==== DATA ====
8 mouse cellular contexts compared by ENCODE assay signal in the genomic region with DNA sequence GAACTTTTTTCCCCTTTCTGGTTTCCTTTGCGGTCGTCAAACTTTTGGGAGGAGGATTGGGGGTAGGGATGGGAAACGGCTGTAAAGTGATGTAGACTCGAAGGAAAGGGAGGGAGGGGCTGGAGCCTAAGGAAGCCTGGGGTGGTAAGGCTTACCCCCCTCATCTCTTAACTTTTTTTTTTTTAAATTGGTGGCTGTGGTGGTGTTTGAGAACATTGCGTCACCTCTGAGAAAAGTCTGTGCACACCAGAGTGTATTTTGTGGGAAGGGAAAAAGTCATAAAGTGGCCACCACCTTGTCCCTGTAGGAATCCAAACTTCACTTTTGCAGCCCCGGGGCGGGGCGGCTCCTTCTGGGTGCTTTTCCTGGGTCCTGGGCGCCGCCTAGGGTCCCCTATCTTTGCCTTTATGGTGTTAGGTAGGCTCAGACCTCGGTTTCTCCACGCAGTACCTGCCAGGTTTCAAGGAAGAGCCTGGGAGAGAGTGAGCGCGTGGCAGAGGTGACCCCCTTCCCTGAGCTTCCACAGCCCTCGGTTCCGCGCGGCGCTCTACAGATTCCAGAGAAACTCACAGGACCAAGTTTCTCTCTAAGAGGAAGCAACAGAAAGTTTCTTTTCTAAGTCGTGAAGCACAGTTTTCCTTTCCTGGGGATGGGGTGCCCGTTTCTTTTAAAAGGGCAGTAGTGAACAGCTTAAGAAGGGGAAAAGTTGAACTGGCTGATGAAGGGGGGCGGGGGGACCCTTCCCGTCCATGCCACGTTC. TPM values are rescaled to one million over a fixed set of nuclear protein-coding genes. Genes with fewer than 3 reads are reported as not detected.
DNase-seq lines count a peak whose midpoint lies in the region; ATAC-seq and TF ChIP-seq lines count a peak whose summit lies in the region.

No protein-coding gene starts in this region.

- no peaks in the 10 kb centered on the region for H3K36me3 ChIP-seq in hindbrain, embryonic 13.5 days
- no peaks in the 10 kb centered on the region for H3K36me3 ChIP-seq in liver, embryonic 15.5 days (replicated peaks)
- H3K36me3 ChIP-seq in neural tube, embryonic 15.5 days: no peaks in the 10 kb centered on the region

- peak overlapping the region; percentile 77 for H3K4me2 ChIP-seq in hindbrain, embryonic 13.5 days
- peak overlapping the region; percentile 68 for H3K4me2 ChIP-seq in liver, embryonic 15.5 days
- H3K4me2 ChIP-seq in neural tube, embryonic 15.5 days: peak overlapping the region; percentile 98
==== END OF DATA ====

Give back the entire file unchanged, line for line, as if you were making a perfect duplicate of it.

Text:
8 mouse cellular contexts compared by ENCODE assay signal in the genomic region with DNA sequence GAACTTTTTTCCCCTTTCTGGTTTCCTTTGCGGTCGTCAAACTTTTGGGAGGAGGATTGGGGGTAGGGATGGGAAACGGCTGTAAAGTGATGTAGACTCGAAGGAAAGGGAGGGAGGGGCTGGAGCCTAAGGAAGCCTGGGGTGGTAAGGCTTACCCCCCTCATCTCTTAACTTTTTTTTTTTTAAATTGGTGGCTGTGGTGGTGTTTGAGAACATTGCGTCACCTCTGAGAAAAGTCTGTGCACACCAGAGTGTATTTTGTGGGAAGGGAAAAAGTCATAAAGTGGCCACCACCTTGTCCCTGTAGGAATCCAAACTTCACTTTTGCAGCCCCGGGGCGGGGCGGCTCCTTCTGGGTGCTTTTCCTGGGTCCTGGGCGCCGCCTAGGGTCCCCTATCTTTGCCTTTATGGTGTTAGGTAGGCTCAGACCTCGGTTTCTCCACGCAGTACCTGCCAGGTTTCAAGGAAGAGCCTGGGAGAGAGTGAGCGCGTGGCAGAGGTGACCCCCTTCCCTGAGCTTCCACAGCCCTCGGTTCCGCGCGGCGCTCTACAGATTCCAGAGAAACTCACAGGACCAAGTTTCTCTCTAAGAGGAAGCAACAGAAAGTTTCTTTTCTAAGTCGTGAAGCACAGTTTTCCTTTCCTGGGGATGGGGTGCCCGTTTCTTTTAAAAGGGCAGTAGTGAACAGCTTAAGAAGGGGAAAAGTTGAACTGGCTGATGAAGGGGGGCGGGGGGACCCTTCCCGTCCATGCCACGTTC. TPM values are rescaled to one million over a fixed set of nuclear protein-coding genes. Genes with fewer than 3 reads are reported as not detected.
DNase-seq lines count a peak whose midpoint lies in the region; ATAC-seq and TF ChIP-seq lines count a peak whose summit lies in the region.

No protein-coding gene starts in this region.

- no peaks in the 10 kb centered on the region for H3K36me3 ChIP-seq in hindbrain, embryonic 13.5 days
- no peaks in the 10 kb centered on the region for H3K36me3 ChIP-seq in liver, embryonic 15.5 days (replicated peaks)
- H3K36me3 ChIP-seq in neural tube, embryonic 15.5 days: no peaks in the 10 kb centered on the region

- peak overlapping the region; percentile 77 for H3K4me2 ChIP-seq in hindbrain, embryonic 13.5 days
- peak overlapping the region; percentile 68 for H3K4me2 ChIP-seq in liver, embryonic 15.5 days
- H3K4me2 ChIP-seq in neural tube, embryonic 15.5 days: peak overlapping the region; percentile 98